But then PK took me to Chez Nini for a girlie-date dinner which gave it some serious competition. We took full advantage of the fact that our respective boys weren’t around to ruin the fine-dining experience, and did everything we could, without their company. We poked and peered over the menu, chose with deliberation and sampled many things. Bacon wrapped dates and parmesan cheese, pork belly served with bok-choy and stewed apples, and a sticky date pudding with a toffee sauce made of jaggery. I think I died and went to the heaven of indulgence that night.
– Apart from the food, there was a fair bit of shopping, which is so unlike me. Just after a whole night of pouring rain, MM, R and I set off to the Dastkar mela, which was a revelation to me. I’ve been to several ones before, in Bangalore, but always found them overpriced and not entirely true to their claim of bringing the artisan to the buyer. But here, I found that most prices seemed lower than usual, and most stalls were manned by the artisans themselves, rather than an NGO or a collective, which probably made me spend more than I would otherwise have.
While R and MM went batshit over the saris, I let myself free in this one ceramic stall, and the only other things I bought were stuffed elephants, one for me and one for the haathi-obsessed Bean. Negotiating a dicey commute by rick to Hauz Khas, we took our arms-full-of-shopping bags to a quaint little cafe where we chatted some more, before we wound our way into the local Midland store. And again, I went a little bonkers. I might have added 4 more books to my list of the year, but the good news is I’ve almost finished one of them.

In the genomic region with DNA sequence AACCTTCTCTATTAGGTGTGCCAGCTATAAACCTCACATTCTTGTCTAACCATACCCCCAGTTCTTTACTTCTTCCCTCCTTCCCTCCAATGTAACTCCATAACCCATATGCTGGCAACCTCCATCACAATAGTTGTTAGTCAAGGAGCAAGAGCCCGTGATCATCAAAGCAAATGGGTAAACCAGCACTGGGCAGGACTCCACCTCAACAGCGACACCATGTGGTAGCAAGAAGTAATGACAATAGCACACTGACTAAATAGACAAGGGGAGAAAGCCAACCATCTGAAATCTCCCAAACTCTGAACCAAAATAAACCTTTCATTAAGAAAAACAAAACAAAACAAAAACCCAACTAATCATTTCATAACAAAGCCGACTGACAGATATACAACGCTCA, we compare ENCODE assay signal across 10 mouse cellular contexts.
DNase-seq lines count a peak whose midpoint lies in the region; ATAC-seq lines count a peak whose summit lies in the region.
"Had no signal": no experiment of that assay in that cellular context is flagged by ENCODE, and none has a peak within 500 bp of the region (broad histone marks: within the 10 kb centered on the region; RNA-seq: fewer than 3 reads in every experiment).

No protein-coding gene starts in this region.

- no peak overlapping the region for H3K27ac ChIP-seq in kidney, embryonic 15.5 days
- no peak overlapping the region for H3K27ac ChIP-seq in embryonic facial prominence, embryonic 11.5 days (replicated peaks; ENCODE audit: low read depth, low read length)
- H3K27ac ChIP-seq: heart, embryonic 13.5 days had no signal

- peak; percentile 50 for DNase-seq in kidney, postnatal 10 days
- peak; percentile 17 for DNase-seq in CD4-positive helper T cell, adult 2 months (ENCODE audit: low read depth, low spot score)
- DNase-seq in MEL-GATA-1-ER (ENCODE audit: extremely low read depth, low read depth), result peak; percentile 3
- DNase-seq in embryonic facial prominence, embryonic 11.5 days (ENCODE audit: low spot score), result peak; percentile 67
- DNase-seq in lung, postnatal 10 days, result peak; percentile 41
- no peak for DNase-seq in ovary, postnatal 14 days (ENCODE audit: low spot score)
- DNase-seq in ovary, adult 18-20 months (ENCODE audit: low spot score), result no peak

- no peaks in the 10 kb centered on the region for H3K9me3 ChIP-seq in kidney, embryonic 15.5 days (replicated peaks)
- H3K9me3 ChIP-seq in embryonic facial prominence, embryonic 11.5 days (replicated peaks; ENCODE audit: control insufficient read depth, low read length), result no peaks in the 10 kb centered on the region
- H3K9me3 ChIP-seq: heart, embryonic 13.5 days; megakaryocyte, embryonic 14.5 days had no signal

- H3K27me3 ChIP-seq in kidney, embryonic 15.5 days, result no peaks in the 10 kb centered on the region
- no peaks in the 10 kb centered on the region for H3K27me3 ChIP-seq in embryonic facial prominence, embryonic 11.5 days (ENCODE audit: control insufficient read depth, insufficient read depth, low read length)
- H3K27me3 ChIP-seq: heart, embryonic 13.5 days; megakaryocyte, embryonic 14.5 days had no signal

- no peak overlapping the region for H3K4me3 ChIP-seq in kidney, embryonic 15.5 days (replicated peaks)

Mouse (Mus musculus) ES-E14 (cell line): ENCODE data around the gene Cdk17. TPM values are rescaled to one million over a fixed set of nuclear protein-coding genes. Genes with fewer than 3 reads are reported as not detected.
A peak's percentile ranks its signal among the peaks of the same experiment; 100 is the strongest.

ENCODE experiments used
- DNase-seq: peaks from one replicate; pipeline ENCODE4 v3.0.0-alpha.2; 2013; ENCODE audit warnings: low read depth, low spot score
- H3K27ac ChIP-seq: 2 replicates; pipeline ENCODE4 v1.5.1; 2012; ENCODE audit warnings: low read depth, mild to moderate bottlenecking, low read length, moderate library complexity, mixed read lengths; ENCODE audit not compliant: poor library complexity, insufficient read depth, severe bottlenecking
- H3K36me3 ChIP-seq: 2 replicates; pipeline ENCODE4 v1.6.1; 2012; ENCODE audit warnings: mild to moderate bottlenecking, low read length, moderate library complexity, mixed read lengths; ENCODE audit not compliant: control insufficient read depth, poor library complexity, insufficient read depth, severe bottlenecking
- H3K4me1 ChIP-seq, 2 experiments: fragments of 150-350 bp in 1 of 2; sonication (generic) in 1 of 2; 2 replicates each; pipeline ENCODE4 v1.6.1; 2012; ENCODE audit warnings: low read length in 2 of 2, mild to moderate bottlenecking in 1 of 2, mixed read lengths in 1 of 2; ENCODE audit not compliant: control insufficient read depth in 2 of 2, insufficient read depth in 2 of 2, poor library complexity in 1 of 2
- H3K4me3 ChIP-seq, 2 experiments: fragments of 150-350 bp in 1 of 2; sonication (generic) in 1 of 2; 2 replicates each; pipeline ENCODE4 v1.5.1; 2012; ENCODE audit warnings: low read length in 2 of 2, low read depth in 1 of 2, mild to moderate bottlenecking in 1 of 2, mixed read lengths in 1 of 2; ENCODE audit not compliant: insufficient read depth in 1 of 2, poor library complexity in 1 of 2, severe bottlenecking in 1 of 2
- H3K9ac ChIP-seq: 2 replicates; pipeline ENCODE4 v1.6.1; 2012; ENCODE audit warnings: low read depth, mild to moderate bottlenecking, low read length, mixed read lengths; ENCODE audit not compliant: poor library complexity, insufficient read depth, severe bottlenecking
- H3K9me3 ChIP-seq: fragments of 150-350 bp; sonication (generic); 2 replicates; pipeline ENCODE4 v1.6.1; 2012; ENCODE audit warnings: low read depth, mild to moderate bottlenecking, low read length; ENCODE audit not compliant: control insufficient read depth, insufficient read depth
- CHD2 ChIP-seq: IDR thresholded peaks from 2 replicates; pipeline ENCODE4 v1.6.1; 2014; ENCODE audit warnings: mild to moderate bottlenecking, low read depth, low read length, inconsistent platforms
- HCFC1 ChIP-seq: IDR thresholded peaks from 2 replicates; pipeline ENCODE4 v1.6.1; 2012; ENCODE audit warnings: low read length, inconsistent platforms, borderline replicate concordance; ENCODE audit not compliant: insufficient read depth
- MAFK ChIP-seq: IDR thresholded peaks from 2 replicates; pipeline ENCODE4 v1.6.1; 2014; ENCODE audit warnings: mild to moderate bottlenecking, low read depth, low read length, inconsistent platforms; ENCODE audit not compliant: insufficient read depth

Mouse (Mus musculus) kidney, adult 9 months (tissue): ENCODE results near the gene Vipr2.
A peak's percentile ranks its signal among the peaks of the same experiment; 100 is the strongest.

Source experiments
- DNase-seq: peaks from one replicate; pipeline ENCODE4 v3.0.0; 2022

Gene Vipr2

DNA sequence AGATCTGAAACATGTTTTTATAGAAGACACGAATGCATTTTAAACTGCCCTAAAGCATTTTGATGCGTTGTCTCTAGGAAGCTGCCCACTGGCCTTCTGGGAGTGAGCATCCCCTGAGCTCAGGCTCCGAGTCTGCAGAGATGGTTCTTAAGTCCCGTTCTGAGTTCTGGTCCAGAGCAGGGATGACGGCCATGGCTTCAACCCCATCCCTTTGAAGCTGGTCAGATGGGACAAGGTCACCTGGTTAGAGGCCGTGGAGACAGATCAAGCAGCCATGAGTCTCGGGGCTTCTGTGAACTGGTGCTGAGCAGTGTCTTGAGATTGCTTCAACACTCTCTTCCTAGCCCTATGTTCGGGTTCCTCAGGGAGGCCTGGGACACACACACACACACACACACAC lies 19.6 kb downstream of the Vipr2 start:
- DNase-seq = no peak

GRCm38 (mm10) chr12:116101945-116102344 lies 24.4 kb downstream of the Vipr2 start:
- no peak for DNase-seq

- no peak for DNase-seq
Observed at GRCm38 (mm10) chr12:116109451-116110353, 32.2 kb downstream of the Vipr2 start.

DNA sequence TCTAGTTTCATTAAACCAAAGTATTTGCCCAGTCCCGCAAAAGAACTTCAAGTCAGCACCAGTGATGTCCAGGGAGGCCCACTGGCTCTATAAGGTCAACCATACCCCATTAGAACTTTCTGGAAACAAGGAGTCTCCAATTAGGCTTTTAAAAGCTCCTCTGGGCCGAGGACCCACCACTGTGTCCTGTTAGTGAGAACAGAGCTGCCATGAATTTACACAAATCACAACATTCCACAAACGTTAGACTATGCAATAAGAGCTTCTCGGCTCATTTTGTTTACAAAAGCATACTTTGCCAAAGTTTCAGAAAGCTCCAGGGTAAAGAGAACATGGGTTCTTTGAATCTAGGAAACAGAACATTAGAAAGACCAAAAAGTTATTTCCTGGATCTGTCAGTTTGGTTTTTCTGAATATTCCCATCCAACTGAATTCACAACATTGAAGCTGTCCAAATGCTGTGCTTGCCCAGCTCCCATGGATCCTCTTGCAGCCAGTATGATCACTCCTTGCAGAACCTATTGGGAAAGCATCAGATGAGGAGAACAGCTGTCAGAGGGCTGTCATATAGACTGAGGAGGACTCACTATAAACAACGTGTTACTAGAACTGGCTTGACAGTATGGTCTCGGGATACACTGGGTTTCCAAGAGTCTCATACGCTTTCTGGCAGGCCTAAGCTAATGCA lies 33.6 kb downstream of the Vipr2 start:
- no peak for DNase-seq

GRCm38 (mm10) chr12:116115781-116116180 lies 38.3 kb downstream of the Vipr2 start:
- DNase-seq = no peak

– Other stores worthy of mention: Crazy Daisy and CMYK at Meherchand Market. If you like kitchy-cool, quirky, happy-coloured house stuff, Crazy Daisy might be a little bit of heaven for you. And if you, like me, think Roli publishes books with a difference, then you might like CMYK. It is almost the book-store reflection of the Roli ideology of publishing (if that makes any sense to you!), and though I didn’t buy anything here, I marveled at more than a dozen books that I would have loved to just pick without a thought, had I had a little more money and space.
– The other thing I have loved about this trip is the weather. I spent every morning sipping my chai outdoors, watching winter blooms and the mist that lay beyond.
My winter-deprived self was so happy to be covered in a jacket, even while the sun was shining. We even had a smattering of a thunderstorm, big enough to make the doors and windows rattle. But apart from that it was the typical Delhi kind of day, with perfect winter sunshine, which makes it so wonderful to roam the streets. Apart from taking on the Dastkar mela and Hauz Khas on by foot, I also walked around Khan Market, down Lodhi Road to the India Habitat Centre, spent an hour there reading in a spot of sunlight, and then walking to Meherchand Market, which was a revelation.
– By the end, I realised that this is really all it takes to make a near-perfect solo holiday. Friends, family, food, books and exploration.
I packed in so much, everything fell into place beautifully and even thought I couldn’t go to Sarojini and couldn’t meet a few other people I would have loved to, I have come away having imbibed some heady experiences, forged several new friendships and stashed away a tangle of happy memories. What more does one really need?